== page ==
(373at) A Cluster-Based Strategy to Integrate the Operational Management of Crude Oil Supply

Authors: 
Salsano de Assis, L., Federal University of Santa Catarina
Menezes, B. C., Hamad Bin Khalifa University, Qatar Foundation
Camponogara, E., Federal University of Santa Catarina
Crude oil supply from offshore platforms to refineries consists in one of the most challenging problems faced by vertically integrated oil companies. Such problem considers simultaneously the scheduling of vessels to transfer crude oil from offshore platforms to oil terminals [1] and the scheduling of operations in the terminal to supply refineries with crude oil blends with regards to specifications to be matched [2].

Ideally, each crude oil arriving at the terminal would have a dedicated storage tank to be unloaded. If this is the case, the crude oils would only be mixed at the charging or feeding tanks in order to produce blends (of crude oils) feasible at the specifications required by the processing in the crude oil distillation units (CDUs). Nevertheless, the number of crude oils available in the market are much higher than the number of storage tanks in a terminal. Also, during the unload of crude oil into the storage tanks, there are no specific operational restrictions to rule out where a certain crude oil should be stored. This means that vessels may unload in all tanks and consequently all types of crude oils can be mixed in the storage tanks. In this case, there are two main consequences: (1) as shown in the work of [3] this leads to large non-convex MINLP problems since unload activities are not constrained; and (2) crude oils with different properties (intended to be segregated) can be mixed (i.e., crude oils with low and high content of sulfur) [4].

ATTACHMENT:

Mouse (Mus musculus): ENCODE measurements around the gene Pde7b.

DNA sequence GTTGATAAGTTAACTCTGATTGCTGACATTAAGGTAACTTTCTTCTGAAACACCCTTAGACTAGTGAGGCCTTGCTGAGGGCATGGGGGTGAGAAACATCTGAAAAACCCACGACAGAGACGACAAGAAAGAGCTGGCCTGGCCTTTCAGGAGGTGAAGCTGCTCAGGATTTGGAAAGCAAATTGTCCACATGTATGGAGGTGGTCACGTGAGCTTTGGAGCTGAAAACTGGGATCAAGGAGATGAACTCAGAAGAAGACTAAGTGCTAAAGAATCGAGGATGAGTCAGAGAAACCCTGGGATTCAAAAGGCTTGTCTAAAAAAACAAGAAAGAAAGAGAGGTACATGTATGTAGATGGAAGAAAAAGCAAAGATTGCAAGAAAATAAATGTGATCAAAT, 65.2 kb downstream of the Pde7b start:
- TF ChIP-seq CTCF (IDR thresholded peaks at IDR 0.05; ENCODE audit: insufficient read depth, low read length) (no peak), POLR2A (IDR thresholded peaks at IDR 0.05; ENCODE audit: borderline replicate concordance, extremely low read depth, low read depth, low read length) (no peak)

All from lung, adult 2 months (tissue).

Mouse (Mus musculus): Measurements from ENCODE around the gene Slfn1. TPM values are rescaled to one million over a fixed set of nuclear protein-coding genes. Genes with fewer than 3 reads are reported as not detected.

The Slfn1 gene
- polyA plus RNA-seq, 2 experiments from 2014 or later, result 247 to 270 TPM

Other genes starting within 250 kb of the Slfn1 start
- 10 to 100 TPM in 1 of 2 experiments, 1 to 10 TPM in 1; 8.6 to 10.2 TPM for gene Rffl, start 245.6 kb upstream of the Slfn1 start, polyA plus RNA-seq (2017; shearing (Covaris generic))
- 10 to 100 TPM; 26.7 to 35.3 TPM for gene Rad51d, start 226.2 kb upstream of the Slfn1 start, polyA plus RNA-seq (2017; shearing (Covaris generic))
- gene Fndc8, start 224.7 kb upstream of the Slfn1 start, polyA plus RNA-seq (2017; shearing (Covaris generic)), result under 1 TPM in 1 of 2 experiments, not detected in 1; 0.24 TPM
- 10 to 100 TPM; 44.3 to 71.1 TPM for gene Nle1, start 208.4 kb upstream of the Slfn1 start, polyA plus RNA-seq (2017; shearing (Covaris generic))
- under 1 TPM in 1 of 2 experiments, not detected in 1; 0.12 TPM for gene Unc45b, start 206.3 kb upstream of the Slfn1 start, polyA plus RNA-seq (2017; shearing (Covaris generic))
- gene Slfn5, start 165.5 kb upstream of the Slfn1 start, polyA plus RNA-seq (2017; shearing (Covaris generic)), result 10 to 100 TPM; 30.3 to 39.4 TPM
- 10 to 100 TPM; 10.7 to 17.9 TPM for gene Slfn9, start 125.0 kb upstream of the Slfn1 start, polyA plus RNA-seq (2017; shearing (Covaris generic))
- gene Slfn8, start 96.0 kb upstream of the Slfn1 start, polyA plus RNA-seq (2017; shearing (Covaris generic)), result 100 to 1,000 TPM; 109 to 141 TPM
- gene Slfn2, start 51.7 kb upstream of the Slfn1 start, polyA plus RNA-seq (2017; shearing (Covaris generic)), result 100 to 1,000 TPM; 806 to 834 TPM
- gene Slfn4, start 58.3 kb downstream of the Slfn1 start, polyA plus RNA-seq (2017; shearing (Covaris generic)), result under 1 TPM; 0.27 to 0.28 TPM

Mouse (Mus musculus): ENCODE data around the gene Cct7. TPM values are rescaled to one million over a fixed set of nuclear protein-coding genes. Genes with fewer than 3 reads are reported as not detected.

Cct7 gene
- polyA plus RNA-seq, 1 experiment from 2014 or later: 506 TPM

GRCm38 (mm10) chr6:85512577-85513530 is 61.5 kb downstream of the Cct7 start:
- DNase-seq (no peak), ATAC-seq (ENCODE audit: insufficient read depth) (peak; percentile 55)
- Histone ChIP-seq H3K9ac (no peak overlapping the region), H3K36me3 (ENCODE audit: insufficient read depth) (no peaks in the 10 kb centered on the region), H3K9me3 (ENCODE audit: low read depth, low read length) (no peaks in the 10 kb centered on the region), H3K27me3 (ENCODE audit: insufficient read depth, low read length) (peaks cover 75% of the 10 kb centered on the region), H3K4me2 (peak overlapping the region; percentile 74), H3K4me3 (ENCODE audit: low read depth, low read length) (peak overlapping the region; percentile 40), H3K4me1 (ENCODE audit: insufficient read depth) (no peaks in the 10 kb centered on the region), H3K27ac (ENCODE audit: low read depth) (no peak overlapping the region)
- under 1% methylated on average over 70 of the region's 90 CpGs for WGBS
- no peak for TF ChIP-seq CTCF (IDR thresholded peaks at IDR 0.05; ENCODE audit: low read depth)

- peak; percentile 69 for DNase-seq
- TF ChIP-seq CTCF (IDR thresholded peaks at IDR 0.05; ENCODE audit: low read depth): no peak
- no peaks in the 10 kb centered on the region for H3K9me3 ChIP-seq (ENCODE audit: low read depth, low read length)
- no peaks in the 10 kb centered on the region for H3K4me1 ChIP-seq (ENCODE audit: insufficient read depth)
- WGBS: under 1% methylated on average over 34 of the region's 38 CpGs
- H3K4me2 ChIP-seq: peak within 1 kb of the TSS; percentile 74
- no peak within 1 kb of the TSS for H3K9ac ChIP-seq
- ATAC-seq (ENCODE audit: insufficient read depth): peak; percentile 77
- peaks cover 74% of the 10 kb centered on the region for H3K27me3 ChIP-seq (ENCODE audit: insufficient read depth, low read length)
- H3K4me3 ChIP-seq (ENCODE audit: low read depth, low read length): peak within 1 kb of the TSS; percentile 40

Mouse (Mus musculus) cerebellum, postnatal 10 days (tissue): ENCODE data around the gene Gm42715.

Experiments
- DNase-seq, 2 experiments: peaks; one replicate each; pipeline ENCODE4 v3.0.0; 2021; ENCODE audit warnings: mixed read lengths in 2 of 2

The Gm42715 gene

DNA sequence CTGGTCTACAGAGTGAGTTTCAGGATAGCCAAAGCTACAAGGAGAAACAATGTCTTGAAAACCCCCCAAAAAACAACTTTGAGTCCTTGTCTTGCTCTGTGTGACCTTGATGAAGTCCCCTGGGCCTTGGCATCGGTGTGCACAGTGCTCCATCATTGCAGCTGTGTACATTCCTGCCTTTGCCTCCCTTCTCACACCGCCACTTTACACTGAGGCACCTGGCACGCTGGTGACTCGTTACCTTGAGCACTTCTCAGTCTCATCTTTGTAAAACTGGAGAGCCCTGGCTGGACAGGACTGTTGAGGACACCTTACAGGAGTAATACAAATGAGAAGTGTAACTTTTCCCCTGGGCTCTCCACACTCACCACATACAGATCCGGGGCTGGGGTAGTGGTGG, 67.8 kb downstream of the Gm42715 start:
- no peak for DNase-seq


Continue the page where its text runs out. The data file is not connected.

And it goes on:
The scheduling problem in this work is formulated as a non-convex MINLP. To tackle this problem, we propose an MILP clustering formulation to be solved before the main non-convex MINLP scheduling problem. The clustering problem considers the properties of crude oils, storage capacity of resources, flow rate between resources, and has the main objective to minimize the standard deviations from the mean properties of a set of crude oils assigned to a cluster of storage tanks.

The result of solving the optimization problem has two consequences for the main non-convex MINLP. The first one is to restrict the trips and unload possibilities from vessels to storage tanks (i.e., restrict binary variables,). Next, by knowing the set of crude oil raw materials assigned to each cluster of storage tanks, we can derive lower and upper bounds on the properties of the mixed crude oils in each storage tank, making it possible to linearize the non-convex bilinear terms associated to blending [5]. This linearization is used in an MILP-NLP decomposition strategy to tackle the original non-convex MINLP formulation.

[1] de Assis, L.S. , Camponogara, E. , 2016. A MILP model for planning the trips of dynamic positioned tankers with variable travel time. Transp. Res. Part E 93, 372–388 .

[2] Zimberg, B., Camponogara, E., Ferreira, E., 2015. Reception, mixture, and transfer in a crude oil terminal. Comput. Chem. Eng. 82, 293–302.

[3] de Assis, L.S. , Camponogara, E. , Menezes, B.C. , Grossmann, I.E. , 2019. An MINLP formulation for integrating the operational management of crude oil supply. Comput. Chem. Eng. 123, 110–125.

[4] Kelly, J.D., Menezes, B.C., Grossmann, I.E., Engineer, F., 2017. Feedstock storage assignment in process industry quality problems. Foundations of Computer Aided Process Operations: Tucson, United States.

[5] Méndez, C.A., Grossmann, I.E., Harjunkoski, I., Kaboré, P., 2006. A simultaneous optimization approach for off-line blending and scheduling of oil-refinery operations. Comput. Chem. Eng. 30, 614 – 634.